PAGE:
My Scientific Recovery Process

recovery-scroll2When I went through detox a bunch of years ago, I recollect a fellow patient named Tony asked me how much I drank – I said toward the end, a couple of cases of beer per week was all that I could physically handle.  He responded that was not really alcoholic drinking and that he consumed a lot more.

When I first entered detox I hoped that a medical test could decide if I had the alcoholic disease.  As the complicated person I perceived myself to be, I envisioned that a spinal tap would be necessary.  (I really didn’t/don’t know what a spinal tap was/is, other than a mockumentary rock band.)

In my first year of recovery, as a second shift worker I attended a lot of daytime AA meetings.  I regularly attended one meeting in an upscale part of town composed largely of upper middle class white women.  I was a demographic anomaly at the meeting.  Once a 30-something woman expressed concern about her nightly single glass of wine and the problems that caused.  I could not get my head around her dilemma.

In the same way that many folks are certainly in denial of their addictions that are plainly visible to anyone, I suppose that the same is true on the other side of the spectrum.  The truth remains that much of the diagnosis of “alcoholism” or “eating disorder” is in the mind of the beholder.  My general practitioner wanted to prescribe an appetite suppressant for me.  I know that my eating disorder is better dealt with by a decision to live life on life’s terms.  I have opted instead for addressing my eating disorder in the same way as my consumption of alcohol and nicotine.  That approach is now working.

For myself, I have come to believe that if I question whether I have a problem with specific issue or thing, and that question comes up on multiple occasions, then I probably do have a problem.  I find the solution is often simply a decision to live life on life’s terms and not escape that life through a variety of addictive or dysfunctional behaviors.  And although perhaps not “scientific” to some, I find my years in living as a test for that hypothesis with the height of scientific rigor.  For example, when I recognize my powerlessness in a given situation and surrender to that fact, consistently and without fail, the anxiety I face over the situation is greatly diminished.  The testing to date fully supports the hypothesis.  This process works as effectively or better than any medication I have been prescribed.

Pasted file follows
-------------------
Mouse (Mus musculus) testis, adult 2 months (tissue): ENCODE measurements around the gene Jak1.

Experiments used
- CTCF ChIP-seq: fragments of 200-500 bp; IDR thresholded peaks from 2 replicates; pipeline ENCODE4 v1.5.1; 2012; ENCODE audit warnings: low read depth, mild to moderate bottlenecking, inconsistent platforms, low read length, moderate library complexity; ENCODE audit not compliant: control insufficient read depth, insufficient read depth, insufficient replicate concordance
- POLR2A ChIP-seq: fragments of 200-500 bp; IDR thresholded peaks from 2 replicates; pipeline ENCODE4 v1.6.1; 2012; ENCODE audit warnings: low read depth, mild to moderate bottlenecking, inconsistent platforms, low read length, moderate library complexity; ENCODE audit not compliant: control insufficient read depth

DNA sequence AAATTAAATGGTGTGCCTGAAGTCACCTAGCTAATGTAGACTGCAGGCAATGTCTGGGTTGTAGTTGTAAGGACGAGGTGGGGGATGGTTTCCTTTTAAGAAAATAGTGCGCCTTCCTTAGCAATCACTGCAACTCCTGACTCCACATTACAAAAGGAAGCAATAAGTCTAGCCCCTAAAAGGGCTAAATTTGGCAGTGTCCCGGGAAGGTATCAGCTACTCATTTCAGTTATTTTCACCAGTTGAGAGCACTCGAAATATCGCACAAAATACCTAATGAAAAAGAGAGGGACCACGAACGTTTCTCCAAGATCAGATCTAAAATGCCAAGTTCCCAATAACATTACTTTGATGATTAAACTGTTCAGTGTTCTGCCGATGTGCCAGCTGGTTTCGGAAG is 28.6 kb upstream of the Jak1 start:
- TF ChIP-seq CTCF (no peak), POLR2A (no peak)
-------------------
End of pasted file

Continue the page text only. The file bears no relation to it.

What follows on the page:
5 thoughts on “My Scientific Recovery Process

  1. Great post, Robert. I agree, it’s not the quantity you consume, but how you feel about it before and after. I know people who consume more than the average and it is not a problem, and I also know people who consume less than the average but it’s eating them up inside (figuratively speaking). If you think you have a problem, you probably do!

    Question for you about one sentence:

    “I have opted instead for addressing my eating disorder in the same way as my consumption of alcohol and nicotine.”

    As you know, I struggle with food issues as well, but I don’t understand this sentence. Since you clearly cannot remove food from your life in the same way you do alcohol and nicotine, then how have you addressed food issues in the same way? Any insight you provide would be much appreciated!

  2. “…I have come to believe that if I question whether I have a problem with specific issue or thing, and that question comes up on multiple occasions, then I probably do have a problem.” Amen to that, and also the solution, which is harder to accept but equally simple, I suspect.

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